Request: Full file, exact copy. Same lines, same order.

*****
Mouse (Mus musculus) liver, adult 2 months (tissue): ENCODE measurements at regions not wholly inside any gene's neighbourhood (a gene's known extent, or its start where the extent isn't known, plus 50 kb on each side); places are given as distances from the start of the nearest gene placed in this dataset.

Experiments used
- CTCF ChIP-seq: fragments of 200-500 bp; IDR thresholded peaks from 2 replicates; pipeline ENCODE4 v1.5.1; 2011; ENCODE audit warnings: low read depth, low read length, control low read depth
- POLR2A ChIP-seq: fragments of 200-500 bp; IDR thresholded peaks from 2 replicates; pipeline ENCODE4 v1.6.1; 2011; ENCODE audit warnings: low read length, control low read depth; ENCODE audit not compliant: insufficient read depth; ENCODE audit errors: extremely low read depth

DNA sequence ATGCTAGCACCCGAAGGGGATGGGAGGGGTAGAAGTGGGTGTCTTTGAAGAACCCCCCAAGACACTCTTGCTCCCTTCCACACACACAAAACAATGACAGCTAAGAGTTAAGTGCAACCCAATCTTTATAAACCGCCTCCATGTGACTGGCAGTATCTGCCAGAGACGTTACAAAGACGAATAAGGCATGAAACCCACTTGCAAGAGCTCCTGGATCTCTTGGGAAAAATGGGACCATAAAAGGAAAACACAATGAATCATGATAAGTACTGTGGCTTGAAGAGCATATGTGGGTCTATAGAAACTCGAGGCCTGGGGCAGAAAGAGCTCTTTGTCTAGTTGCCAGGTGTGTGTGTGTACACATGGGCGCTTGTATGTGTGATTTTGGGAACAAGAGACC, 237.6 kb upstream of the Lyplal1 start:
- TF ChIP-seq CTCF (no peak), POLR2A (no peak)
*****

Mouse (Mus musculus) liver, adult 2 months (tissue): ENCODE measurements at regions not wholly inside any gene's neighbourhood (a gene's known extent, or its start where the extent isn't known, plus 50 kb on each side); places are given as distances from the start of the nearest gene placed in this dataset.

Experiments used
- CTCF ChIP-seq: fragments of 200-500 bp; IDR thresholded peaks from 2 replicates; pipeline ENCODE4 v1.5.1; 2011; ENCODE audit warnings: low read depth, low read length, control low read depth
- POLR2A ChIP-seq: fragments of 200-500 bp; IDR thresholded peaks from 2 replicates; pipeline ENCODE4 v1.6.1; 2011; ENCODE audit warnings: low read length, control low read depth; ENCODE audit not compliant: insufficient read depth; ENCODE audit errors: extremely low read depth

DNA sequence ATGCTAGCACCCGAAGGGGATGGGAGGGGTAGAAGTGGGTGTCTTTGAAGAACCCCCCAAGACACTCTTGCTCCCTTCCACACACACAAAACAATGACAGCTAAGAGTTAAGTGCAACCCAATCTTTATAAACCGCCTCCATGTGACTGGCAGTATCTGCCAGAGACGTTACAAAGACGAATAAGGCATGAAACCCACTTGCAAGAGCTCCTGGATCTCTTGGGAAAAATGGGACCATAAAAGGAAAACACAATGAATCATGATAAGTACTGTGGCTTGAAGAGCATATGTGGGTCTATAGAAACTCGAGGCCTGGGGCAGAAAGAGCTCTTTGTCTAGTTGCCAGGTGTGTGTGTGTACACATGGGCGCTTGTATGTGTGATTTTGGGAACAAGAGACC, 237.6 kb upstream of the Lyplal1 start:
- TF ChIP-seq CTCF (no peak), POLR2A (no peak)